Do you think that nutrition matters when it comes to good mental health? I certainly do.

As a Nutritionist and Naturopath in clinical practice for more than seven years now, there is no doubt in my mind that poor diet leads to poor health outcomes, as it causes nutritional deficiencies impacting on all body systems, including our moods, brain function and our mental health overall.

In short, we need good nutrition for good mental health!

Hence I’m excited to see that nutritional psychiatry is a growing discipline that focuses on the use of food and supplements to provide essential nutrients as part of an integrated treatment for mental health disorders.

Natural medicine practitioners have always acknowledged the key role of nutrition in recovering from any illness and regaining health.

Unfortunately, many natural approaches to alleviating and dealing with mental disorders are still facing strong opposition from the mainstream medicine that uses drugs and psychotherapy as their main tools to manage symptoms, despite a plethora of evidence that nutrition matters!

Scientists such as Julia Rucklidge (featured in the video below) have plenty of scientific evidence to show the dramatic, positive effects of using nutrition, preferably as the first step in treatment by providing essential nutrients for brain health, among others – good nutrition for good mental health indeed.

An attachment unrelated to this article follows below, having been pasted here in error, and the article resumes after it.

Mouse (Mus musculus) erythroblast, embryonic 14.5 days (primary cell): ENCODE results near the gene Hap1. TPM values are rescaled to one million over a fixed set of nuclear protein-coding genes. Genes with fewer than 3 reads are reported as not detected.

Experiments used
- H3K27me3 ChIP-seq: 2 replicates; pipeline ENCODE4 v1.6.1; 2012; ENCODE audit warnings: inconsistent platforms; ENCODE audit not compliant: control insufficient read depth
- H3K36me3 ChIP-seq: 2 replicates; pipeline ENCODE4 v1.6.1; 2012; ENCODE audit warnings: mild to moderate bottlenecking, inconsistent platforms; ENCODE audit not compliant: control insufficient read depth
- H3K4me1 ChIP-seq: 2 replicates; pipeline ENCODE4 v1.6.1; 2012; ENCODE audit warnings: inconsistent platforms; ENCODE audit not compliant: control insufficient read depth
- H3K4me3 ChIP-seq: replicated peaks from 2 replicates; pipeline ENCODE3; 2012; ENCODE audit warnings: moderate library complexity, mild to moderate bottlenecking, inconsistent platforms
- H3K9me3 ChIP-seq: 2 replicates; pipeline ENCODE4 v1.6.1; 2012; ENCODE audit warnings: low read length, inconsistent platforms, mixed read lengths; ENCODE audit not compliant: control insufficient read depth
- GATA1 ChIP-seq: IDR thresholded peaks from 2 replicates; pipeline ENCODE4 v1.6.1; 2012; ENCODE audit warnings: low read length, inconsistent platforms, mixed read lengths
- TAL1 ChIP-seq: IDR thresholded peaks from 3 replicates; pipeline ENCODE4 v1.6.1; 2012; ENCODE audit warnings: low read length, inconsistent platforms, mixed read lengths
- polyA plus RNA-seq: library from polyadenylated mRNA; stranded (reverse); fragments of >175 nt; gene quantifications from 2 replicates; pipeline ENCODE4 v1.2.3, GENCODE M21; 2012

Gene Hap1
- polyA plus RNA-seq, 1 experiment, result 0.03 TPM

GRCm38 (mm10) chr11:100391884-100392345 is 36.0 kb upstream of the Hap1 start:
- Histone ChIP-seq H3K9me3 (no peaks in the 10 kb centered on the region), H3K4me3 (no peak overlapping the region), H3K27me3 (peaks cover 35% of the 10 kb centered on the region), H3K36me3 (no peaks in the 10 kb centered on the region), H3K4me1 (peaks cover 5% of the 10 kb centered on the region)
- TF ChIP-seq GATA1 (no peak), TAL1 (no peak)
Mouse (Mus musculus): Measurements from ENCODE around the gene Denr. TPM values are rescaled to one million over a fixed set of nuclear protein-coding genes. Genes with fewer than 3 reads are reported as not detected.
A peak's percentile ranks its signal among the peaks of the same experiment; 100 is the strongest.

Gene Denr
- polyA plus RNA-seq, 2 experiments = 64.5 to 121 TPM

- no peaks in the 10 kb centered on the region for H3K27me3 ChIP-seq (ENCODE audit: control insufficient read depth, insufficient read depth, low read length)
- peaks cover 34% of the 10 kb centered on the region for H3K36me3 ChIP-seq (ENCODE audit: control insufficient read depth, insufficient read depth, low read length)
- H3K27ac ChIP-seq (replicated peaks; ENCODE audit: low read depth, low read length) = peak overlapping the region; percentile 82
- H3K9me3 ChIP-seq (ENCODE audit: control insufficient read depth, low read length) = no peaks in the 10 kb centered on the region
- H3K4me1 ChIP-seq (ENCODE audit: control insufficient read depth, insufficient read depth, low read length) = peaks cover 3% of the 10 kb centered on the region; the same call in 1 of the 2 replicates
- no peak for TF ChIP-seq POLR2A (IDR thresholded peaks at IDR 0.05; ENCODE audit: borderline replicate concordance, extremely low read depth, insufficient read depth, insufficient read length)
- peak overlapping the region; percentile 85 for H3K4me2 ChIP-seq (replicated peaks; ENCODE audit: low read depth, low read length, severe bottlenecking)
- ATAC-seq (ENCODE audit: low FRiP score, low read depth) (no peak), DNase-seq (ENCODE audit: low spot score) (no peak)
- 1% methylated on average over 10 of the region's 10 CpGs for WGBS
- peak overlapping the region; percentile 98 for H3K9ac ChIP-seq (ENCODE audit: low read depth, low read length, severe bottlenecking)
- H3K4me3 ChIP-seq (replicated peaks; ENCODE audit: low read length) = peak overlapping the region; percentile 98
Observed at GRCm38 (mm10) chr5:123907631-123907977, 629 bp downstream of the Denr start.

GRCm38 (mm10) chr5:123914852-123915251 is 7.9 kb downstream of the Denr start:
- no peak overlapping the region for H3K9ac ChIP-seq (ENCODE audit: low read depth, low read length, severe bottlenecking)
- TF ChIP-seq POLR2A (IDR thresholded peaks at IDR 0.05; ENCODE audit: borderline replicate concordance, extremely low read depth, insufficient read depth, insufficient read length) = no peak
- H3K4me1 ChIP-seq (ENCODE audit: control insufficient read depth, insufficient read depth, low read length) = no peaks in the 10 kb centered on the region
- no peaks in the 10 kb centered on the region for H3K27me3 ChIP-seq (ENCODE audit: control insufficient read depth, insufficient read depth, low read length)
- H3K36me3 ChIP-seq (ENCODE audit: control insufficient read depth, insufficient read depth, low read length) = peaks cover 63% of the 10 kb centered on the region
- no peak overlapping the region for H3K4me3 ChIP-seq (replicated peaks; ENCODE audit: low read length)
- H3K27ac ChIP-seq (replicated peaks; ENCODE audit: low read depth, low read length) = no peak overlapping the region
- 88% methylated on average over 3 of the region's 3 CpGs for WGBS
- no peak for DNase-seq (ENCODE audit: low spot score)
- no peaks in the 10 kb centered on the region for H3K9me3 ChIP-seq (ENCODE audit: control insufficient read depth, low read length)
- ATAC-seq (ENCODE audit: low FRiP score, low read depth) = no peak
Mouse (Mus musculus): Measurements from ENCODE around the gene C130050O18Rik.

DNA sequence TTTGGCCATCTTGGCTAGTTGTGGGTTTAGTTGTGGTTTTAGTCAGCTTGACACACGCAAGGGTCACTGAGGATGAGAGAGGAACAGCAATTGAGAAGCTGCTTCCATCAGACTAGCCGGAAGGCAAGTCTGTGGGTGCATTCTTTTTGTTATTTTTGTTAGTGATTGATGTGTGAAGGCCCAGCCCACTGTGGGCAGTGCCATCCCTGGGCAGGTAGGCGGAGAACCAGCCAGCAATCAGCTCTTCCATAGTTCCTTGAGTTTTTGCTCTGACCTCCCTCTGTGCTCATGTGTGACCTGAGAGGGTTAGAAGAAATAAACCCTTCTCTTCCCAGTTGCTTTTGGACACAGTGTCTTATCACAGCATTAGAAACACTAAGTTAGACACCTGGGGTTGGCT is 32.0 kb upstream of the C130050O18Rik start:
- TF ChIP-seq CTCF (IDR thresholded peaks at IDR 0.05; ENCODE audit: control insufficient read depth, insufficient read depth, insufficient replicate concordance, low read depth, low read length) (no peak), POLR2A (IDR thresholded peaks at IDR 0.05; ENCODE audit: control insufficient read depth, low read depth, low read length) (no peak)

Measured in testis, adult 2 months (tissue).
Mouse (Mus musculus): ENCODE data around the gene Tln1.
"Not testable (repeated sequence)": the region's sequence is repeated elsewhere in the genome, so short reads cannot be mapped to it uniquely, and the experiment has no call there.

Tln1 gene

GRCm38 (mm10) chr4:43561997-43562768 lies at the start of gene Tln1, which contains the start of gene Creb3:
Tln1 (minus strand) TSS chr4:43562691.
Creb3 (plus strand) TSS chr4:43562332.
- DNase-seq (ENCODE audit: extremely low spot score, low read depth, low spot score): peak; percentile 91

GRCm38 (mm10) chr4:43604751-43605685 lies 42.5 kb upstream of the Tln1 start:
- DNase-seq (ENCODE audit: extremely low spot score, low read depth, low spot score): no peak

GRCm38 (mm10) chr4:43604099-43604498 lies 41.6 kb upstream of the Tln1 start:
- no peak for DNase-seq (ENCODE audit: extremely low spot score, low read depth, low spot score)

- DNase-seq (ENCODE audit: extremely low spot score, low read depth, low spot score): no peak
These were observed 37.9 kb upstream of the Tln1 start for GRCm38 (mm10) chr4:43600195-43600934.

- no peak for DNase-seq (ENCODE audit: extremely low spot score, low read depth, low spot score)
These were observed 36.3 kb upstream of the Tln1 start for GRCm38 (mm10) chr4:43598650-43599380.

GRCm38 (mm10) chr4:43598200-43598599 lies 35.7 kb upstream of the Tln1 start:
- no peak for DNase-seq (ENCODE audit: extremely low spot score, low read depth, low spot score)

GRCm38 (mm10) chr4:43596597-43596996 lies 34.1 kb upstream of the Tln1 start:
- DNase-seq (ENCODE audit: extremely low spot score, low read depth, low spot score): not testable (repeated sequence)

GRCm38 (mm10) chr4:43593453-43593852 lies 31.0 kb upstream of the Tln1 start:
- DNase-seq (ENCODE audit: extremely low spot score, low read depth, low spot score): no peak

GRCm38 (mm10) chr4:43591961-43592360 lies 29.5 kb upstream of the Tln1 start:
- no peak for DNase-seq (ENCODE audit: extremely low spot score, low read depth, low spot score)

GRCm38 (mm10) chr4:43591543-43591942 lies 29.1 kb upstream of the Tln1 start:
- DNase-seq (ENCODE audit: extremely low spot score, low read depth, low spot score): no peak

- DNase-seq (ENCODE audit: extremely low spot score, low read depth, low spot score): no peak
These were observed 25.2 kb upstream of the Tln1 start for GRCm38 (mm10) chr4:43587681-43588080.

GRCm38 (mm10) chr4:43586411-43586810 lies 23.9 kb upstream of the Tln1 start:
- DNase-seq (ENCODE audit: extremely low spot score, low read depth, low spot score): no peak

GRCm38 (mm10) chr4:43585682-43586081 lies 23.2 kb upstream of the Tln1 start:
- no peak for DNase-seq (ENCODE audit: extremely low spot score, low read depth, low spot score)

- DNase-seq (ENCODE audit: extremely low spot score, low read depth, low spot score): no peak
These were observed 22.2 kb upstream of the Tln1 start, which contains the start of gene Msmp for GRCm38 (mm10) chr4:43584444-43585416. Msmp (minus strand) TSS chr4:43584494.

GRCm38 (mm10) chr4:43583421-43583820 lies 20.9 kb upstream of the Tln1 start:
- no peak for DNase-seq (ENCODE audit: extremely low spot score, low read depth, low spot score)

More and more scientific evidence suggests that there should be a bigger role for nutritional medicine applications in mental health also within conventional medicine, and both GPs and psychiatrists need to be more aware of the connection between food, inflammation and mental health.

Unfortunately for many patients, the concept of nutrition as an effective treatment or an aid to recovery is still often dismissed by the orthodox medicine, likely out of lack of knowledge, as medical university studies traditionally excluded nutrition and its association with disease.

Thus very few doctors have a deeper understanding of the importance of nutrition in treatment and recovery.

Yet many of them dismiss nutrition out of hand and even ridicule their patients for taking supplements or following certain diets such as Paleo, FODMAP or Mediterranean, to name a few.

It is now well-known that many mental health conditions are caused by brain inflammation which ultimately can lead to the death of the brain cells. This inflammatory process actually often starts somewhere else – in the gut, when eating nutrient-poor and processed foods results in a lack of key nutrients.

These include vitamins and minerals, probiotics, magnesium, omega-3 fatty acids, that are all essential for the optimum functioning of our bodies.

The top three nutritional deficiencies connected to poor mental health I see regularly in practice are;

  • Magnesium
  • Inadequate B-vitamins
  • Lack of omega-3 fats

All three are easy remedied by adjusting nutrition and/or supplementing for a period of time, and then adopting improved eating habits to maintain good nutrition and health status.

The results of addressing these simple deficiencies are often dramatic and life changing!

Fortunately, times are changing as the evidence mounts up for nutrition approaches to be taken seriously by the medica